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This Week’s Word: Ephemeral
/ɪˈfɛm ər əl/ [ih-fem-er-uh l]
Ephemeral describes something short-lived or something that lasts for only a day.
Synonyms: Fleeting, evanescent, transitory
Word History: The term ephemera was adopted into 14th century English from Latin as a medical term, describing a fever or ailment that lasted only a day. The Latin traces even further back to the Greek ephḗmeros, meaning of/for/during the day. Now the noun ephemeron (pl. ephemera), denoting something short-lived or meant for limited use, is less common than the adjective ephemeral. However, the form of the word with the -al suffix can also be used as a noun to denote something that lives for a day or a short while, such as a flower or insect.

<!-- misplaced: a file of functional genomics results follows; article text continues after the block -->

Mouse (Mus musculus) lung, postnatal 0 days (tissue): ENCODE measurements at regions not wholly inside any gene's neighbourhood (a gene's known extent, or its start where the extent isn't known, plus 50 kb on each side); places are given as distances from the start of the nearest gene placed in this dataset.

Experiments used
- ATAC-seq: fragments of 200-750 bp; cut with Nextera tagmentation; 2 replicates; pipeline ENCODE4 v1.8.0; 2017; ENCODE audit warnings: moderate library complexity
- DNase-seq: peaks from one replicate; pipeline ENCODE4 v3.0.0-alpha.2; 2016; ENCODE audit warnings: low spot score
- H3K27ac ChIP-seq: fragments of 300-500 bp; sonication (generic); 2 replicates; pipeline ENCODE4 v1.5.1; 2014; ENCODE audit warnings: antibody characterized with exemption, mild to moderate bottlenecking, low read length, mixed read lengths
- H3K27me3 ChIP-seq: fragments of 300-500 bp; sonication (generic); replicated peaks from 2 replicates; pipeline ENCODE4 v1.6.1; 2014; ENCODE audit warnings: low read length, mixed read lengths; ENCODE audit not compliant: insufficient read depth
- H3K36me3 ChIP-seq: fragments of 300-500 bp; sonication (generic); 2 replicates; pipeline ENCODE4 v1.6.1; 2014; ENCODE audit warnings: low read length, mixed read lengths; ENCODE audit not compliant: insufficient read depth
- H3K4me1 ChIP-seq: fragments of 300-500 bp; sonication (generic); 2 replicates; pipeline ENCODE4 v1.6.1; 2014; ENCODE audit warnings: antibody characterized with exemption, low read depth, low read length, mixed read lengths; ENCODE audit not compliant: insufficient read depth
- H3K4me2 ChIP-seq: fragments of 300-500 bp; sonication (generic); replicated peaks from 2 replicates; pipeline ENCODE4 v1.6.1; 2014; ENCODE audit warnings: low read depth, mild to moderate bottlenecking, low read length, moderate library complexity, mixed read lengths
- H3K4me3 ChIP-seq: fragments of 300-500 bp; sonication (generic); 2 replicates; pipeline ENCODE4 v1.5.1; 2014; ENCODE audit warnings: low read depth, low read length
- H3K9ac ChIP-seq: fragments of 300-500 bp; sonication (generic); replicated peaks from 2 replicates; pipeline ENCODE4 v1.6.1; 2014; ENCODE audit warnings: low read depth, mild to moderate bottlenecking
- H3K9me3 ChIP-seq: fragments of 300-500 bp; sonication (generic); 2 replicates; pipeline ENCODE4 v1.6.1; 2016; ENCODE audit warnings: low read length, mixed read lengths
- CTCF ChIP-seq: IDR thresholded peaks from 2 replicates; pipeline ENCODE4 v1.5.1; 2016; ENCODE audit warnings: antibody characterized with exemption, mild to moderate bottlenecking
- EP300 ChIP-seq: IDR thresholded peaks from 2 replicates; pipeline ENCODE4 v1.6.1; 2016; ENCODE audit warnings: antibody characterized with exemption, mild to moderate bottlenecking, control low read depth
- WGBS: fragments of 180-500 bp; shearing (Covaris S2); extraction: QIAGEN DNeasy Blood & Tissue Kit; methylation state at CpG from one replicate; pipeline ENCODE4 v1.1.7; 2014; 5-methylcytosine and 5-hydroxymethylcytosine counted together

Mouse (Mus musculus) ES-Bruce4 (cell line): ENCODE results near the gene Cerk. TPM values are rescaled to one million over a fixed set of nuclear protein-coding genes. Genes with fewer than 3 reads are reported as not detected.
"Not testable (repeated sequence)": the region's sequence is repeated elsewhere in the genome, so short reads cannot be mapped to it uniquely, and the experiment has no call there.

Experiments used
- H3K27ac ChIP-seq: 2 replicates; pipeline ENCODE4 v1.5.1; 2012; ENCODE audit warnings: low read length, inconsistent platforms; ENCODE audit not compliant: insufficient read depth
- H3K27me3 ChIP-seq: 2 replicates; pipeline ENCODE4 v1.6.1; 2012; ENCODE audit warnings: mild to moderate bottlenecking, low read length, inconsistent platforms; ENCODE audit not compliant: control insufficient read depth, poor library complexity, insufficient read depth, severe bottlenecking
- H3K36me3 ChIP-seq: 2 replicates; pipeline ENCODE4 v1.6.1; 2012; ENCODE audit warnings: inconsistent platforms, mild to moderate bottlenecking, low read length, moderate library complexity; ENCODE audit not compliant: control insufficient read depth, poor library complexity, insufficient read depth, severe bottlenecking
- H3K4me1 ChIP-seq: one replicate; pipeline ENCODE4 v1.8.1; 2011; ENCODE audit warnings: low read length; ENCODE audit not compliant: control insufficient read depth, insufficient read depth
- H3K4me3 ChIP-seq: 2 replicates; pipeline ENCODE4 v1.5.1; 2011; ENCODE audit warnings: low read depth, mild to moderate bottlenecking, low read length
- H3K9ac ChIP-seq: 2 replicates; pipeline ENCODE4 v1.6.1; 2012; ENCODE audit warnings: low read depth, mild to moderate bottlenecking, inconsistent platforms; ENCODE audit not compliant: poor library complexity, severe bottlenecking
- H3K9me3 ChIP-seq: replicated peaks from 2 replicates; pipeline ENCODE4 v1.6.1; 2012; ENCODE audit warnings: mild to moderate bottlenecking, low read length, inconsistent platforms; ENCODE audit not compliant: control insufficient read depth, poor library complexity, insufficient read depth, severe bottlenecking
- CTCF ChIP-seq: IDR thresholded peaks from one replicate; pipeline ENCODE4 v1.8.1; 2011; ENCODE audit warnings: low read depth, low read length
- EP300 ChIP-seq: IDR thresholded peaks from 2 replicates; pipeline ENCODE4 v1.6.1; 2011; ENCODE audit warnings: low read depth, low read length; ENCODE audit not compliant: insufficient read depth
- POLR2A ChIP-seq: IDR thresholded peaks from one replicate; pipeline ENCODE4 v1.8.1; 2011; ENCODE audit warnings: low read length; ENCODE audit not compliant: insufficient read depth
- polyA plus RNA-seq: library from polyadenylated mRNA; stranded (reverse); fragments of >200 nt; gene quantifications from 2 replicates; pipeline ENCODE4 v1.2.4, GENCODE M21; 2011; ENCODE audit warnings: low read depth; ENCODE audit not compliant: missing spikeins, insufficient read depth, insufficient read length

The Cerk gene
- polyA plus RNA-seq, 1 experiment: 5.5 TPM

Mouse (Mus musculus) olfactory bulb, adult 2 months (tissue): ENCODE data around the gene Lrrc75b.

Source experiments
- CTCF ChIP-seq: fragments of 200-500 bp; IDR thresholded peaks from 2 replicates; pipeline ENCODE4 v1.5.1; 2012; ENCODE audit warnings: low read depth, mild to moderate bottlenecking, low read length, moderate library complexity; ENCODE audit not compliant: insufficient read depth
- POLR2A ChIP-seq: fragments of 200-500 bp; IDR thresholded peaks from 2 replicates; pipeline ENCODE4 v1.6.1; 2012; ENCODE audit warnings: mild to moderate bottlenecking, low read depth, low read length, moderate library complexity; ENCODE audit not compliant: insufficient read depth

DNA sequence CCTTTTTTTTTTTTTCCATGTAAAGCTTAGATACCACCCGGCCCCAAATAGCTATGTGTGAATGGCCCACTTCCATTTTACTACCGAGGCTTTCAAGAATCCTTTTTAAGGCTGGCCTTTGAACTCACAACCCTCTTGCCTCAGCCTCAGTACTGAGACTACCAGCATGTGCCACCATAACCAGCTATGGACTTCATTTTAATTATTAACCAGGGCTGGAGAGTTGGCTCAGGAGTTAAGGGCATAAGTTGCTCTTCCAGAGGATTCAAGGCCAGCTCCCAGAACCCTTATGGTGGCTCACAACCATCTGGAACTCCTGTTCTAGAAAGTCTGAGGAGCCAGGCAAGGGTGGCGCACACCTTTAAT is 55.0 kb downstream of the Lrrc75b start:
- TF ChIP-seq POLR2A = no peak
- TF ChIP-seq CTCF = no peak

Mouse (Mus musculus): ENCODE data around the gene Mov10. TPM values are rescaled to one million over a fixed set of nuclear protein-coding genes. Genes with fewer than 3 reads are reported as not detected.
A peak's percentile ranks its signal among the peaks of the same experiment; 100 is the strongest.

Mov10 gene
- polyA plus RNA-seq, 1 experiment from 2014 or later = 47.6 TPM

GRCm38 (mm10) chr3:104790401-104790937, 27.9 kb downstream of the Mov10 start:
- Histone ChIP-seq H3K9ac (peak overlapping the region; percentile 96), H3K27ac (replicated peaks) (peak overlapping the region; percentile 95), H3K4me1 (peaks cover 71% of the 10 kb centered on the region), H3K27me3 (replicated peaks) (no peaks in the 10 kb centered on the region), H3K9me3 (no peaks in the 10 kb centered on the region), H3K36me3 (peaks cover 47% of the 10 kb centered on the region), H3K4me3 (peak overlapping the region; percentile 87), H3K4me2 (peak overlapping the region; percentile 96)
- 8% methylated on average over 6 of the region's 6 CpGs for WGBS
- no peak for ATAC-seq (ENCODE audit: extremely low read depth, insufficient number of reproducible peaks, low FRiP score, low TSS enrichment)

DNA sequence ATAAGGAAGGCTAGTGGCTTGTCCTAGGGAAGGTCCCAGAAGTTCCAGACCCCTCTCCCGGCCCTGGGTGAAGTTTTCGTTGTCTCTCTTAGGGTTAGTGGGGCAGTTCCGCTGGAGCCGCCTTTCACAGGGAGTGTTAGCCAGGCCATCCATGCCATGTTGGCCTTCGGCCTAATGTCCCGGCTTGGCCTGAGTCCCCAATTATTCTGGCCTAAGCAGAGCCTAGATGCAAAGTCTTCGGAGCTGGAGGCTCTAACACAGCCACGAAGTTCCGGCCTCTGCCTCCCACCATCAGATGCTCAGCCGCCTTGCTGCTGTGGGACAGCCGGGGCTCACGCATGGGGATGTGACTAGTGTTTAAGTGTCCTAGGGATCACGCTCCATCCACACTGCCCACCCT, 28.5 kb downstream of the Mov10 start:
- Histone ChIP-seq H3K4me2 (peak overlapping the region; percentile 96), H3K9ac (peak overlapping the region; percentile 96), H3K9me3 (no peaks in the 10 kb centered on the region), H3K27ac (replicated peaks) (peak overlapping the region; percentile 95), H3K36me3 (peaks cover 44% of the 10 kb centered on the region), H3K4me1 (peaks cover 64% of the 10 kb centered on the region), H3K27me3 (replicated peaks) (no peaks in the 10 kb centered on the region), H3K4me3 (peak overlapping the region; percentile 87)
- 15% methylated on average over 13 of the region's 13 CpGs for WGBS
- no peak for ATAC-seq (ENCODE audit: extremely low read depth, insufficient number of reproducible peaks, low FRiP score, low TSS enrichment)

Sample 1: Some argue that pop culture in the age of the internet is much more ephemeral than it was when the television reigned supreme; the “information superhighway” has sped our access to new ideas up so much that widespread fads, jokes, and even debates last only a short while before being replaced by the next big thing.
Sample 2: At the end of the movie, Roxie learns that the public’s macabre interest in her crime was entirely ephemeral, fading immediately after her acquittal.
Sample 3: Yuki saves tickets, postcards, notes, and other ephemera for her scrapbook.
This Week’s Word: Desiccate
/ˈdɛs ɪˌkeɪt/ [des-i-keyt]
The verb desiccate can be used with or without an object and means to thoroughly dry up or dry out. It may be used in the context of dehydrating food in order to preserve it.
Synonyms: dehydrate, parch, drain, exsiccate
Etymology: From the Latin desiccatus, the past participle form of “to make very dry.”
Sample: Months of drought had completely desiccated the once well-manicured lawn.
Sample 2: The hot sun desiccated the cat’s corpse within a matter of days.